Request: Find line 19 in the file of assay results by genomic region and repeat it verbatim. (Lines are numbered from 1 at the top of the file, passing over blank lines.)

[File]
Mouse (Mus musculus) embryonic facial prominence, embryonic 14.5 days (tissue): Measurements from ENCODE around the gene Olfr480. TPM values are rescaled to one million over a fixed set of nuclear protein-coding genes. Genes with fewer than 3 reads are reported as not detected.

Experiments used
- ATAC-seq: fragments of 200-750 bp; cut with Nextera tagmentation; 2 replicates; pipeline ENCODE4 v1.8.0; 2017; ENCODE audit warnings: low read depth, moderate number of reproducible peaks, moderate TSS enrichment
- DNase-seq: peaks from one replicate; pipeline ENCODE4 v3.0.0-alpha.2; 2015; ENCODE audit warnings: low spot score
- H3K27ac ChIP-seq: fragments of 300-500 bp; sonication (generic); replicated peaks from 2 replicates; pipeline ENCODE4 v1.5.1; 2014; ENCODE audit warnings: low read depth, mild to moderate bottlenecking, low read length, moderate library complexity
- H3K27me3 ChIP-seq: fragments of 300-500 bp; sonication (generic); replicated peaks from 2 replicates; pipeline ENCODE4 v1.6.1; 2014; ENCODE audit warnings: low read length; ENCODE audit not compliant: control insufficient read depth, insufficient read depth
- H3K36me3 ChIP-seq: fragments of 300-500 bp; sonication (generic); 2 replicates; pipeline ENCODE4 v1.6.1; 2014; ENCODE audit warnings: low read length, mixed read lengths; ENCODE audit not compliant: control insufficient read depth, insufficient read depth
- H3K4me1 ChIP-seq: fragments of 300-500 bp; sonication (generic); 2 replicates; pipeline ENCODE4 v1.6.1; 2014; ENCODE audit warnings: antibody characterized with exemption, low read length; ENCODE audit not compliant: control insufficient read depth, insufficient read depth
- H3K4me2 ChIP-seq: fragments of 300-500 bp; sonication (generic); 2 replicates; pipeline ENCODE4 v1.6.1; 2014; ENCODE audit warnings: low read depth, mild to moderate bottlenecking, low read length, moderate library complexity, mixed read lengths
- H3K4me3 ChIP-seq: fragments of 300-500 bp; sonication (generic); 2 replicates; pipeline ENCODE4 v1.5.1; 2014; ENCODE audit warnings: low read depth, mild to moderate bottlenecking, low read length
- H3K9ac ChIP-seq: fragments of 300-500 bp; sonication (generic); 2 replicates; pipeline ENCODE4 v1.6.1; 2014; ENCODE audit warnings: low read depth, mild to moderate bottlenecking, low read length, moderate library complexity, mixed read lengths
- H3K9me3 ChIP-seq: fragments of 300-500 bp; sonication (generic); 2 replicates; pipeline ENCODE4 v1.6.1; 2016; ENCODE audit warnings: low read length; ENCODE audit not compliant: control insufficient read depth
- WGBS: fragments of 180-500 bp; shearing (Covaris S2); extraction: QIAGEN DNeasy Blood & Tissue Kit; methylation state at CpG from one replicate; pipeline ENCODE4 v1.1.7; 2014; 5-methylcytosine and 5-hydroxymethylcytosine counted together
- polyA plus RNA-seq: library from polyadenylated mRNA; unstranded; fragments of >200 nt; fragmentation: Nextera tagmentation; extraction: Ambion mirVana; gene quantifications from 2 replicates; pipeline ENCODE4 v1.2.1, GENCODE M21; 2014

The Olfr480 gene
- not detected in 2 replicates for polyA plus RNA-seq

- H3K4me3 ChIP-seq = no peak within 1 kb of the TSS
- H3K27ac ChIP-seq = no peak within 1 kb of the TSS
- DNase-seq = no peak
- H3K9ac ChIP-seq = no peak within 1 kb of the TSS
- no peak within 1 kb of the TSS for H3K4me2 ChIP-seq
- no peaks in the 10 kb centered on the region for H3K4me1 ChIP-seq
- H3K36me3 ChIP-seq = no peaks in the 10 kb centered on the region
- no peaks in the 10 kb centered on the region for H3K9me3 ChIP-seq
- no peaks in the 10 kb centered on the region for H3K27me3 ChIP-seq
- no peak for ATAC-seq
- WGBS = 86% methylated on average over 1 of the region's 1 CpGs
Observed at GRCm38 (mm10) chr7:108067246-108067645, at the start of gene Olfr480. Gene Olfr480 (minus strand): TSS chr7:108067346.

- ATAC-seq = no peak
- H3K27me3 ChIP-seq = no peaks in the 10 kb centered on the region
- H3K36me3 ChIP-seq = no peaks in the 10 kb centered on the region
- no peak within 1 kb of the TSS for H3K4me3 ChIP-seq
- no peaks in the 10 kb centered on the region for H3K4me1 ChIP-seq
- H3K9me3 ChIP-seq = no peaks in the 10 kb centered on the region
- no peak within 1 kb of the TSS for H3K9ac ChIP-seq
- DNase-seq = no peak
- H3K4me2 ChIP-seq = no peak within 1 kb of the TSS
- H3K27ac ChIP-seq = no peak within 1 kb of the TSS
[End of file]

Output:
- DNase-seq = no peak